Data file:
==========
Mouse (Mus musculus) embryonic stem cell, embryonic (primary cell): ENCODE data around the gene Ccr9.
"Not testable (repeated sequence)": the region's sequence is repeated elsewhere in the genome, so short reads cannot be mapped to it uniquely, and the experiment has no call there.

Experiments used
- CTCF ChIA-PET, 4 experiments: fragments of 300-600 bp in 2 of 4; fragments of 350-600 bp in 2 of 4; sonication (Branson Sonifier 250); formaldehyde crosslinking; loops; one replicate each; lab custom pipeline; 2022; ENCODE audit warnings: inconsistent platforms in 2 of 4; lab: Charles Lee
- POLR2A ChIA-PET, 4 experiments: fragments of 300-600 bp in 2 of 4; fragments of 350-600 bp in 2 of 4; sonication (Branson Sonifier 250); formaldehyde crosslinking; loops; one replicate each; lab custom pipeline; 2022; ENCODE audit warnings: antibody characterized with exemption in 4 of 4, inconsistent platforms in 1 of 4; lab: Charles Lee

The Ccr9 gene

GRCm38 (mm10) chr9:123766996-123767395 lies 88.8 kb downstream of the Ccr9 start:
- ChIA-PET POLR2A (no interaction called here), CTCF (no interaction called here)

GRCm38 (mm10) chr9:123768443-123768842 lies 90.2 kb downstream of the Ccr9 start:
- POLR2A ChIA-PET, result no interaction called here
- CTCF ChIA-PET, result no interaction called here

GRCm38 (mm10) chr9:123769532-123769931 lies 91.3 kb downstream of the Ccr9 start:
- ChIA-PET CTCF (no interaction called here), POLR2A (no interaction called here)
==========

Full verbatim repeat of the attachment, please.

Mouse (Mus musculus) embryonic stem cell, embryonic (primary cell): ENCODE data around the gene Ccr9.
"Not testable (repeated sequence)": the region's sequence is repeated elsewhere in the genome, so short reads cannot be mapped to it uniquely, and the experiment has no call there.

Experiments used
- CTCF ChIA-PET, 4 experiments: fragments of 300-600 bp in 2 of 4; fragments of 350-600 bp in 2 of 4; sonication (Branson Sonifier 250); formaldehyde crosslinking; loops; one replicate each; lab custom pipeline; 2022; ENCODE audit warnings: inconsistent platforms in 2 of 4; lab: Charles Lee
- POLR2A ChIA-PET, 4 experiments: fragments of 300-600 bp in 2 of 4; fragments of 350-600 bp in 2 of 4; sonication (Branson Sonifier 250); formaldehyde crosslinking; loops; one replicate each; lab custom pipeline; 2022; ENCODE audit warnings: antibody characterized with exemption in 4 of 4, inconsistent platforms in 1 of 4; lab: Charles Lee

The Ccr9 gene

GRCm38 (mm10) chr9:123766996-123767395 lies 88.8 kb downstream of the Ccr9 start:
- ChIA-PET POLR2A (no interaction called here), CTCF (no interaction called here)

GRCm38 (mm10) chr9:123768443-123768842 lies 90.2 kb downstream of the Ccr9 start:
- POLR2A ChIA-PET, result no interaction called here
- CTCF ChIA-PET, result no interaction called here

GRCm38 (mm10) chr9:123769532-123769931 lies 91.3 kb downstream of the Ccr9 start:
- ChIA-PET CTCF (no interaction called here), POLR2A (no interaction called here)